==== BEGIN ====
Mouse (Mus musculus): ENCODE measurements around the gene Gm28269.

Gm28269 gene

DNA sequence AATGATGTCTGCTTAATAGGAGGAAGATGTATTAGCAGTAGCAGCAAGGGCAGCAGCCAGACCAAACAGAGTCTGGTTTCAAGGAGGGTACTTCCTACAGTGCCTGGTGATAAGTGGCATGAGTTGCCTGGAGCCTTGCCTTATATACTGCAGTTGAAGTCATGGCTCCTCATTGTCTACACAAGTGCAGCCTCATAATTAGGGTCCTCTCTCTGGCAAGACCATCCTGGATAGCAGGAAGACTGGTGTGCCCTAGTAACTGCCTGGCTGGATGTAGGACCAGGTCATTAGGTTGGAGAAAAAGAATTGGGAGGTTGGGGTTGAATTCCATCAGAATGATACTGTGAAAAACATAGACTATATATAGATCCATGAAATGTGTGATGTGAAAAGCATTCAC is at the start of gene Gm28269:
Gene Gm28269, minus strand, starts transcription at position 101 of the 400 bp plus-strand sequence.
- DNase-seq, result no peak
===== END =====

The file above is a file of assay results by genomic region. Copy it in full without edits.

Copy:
Mouse (Mus musculus): ENCODE measurements around the gene Gm28269.

Gm28269 gene

DNA sequence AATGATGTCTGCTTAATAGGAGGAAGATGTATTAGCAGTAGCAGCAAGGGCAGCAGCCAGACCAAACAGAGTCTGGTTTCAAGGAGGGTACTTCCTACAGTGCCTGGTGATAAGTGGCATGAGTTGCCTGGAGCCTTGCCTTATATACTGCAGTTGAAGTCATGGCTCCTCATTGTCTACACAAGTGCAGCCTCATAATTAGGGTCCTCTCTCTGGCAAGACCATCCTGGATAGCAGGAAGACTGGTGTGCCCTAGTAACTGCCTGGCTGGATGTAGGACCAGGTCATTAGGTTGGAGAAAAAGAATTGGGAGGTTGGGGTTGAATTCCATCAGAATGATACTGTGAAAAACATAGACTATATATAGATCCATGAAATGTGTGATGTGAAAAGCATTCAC is at the start of gene Gm28269:
Gene Gm28269, minus strand, starts transcription at position 101 of the 400 bp plus-strand sequence.
- DNase-seq, result no peak